by Judy Yung
Nick Friesen, a former Angel Island detainee who I had the good fortune to interview in 2008, died of a massive stroke on January 4, 2011. I was told that he had purchased a three-wheel bike at a thrift store in Reedley, California, and was riding it home when he had the stroke. He was 97 years old. I thought to myself, that’s so like Nick—active and on the move to the very end.
Nick’s family were Dutch Mennonites who had migrated from Prussia to Ukraine to farm at the invitation of Catherine the Great in 1789. When the Mennonites came under attack during the Russo-Japanese War, the Friesens moved to Siberia, where they became successful wheat farmers. But they lost everything when Stalin came to power. In search of freedom and a better livelihood, they stole across the frozen Amur River into Manchuria. They waited eight months in Harbin for visas before sailing to America on the Tenyo Maru in 1929.
Nick Friesen and film maker Jeff Chin at AIISF 2009
Annual Gala event.
Upon arrival in San Francisco, the family of six was taken to Angel Island, where they enjoyed a “good dinner” and were shown to their sleeping quarters. The next day, after a brief physical examination and interview, the entire family was formally admitted into the country as skilled farmers, an arrangement that the Mennonite Central Committee in Kansas had made with Secretary of Labor James Davis on behalf of 225 Mennonites in Siberia.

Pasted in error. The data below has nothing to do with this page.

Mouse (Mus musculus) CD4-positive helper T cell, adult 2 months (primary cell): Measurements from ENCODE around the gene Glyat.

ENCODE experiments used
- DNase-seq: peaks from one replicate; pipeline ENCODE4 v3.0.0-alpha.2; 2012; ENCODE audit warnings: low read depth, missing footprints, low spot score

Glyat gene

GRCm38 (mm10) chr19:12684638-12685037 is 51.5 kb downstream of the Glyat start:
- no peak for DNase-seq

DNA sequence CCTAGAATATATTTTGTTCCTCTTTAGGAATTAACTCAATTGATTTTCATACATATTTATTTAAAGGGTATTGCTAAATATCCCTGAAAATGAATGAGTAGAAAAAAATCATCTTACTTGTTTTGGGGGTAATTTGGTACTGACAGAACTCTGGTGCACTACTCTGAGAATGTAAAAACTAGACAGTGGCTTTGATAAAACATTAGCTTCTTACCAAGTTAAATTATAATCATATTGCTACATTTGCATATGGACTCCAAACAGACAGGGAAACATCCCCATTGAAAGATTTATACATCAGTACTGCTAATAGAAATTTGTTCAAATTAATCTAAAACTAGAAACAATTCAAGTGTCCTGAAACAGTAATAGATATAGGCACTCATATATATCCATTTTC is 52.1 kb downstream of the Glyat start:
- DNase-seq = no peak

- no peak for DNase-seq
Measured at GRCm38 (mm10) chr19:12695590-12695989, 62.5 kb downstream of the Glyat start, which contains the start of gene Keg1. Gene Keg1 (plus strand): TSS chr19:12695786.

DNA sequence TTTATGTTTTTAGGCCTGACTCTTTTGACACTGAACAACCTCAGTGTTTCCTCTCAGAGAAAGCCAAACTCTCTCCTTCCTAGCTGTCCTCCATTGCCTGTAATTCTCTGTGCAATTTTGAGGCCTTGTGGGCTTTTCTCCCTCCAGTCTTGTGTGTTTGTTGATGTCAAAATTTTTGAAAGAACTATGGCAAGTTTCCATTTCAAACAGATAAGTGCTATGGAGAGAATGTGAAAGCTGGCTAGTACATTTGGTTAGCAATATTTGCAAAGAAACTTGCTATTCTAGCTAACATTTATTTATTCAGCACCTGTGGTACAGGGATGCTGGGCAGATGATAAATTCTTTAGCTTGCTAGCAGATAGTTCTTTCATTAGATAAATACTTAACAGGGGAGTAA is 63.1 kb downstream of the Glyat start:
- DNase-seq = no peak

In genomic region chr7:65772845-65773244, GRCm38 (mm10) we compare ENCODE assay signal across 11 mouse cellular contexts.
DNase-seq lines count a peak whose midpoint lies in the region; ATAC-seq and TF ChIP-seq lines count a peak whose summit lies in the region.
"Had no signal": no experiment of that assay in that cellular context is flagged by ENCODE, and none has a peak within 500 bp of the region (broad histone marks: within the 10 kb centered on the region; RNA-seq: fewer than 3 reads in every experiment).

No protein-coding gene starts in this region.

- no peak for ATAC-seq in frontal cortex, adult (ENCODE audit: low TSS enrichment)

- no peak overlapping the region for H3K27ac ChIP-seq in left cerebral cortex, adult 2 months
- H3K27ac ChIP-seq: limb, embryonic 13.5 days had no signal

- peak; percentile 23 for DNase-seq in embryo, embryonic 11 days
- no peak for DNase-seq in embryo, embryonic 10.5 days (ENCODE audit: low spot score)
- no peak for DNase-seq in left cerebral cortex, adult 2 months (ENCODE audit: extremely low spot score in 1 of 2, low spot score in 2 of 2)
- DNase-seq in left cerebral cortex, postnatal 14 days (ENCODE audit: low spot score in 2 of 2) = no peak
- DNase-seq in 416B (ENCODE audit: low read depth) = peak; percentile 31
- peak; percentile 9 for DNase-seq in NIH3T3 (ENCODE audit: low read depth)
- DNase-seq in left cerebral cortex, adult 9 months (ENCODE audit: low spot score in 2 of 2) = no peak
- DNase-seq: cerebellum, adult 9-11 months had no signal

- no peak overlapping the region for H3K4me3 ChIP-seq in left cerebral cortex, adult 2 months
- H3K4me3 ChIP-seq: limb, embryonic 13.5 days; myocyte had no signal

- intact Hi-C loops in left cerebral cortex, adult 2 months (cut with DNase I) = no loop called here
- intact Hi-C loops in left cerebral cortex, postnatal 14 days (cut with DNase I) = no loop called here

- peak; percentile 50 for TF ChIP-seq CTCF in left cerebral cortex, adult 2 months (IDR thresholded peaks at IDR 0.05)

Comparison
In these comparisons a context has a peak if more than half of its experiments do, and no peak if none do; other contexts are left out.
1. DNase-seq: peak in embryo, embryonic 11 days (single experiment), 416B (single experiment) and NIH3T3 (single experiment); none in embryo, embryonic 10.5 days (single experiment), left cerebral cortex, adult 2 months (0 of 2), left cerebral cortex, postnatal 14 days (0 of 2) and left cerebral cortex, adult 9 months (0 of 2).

The Friesen family was taken directly from San Francisco to Reedley, stopping only for dinner at a Chinese restaurant in Merced. They arrived late Saturday night, attended church on Sunday, and started work on Monday, picking figs for 40 cents an hour. Nick married Helen Klippenstein in 1930 and became a successful farmer in Reedley while raising a family of four children. Widowed at eighty-three, he married Mary Krueger, a German Mennonite from British Columbia, in 1999. The couple traveled all over the world and fulfilled Nick’s dream of someday returning to Siberia, Harbin, and the Amur River.
Every five years since 1980, Nick faithfully attended the “Harbiners reunion” to commemorate their deliverance from Soviet tyranny. He was one of the ribbon cutters at the Grand Re-opening of the Angel Island Immigration Station on February 15, 2009. When asked what Angel Island meant to him, Nick replied, “The Angel Island Immigration Station played an important part in our coming to America. We were so happy to finally be in the United States, Angel Island represents freedom and nothing but happy memories for me.”
Mary and Nick Friesen with Eddie Fung and Judy Yung
at a book talk in Fresno on November 6, 2010.
Nick Friesen’s story appears in Chapter Six, “In Search of Freedom and Opportunity: Russians and Jews in the Promised Land,” of Angel Island: Immigrant Gateway to America. A short film of his life and journey to America can be viewed at www.youtube.com/watch?v=Zqwq0wlkS-k or below.
Place of Origin
Place of Settlement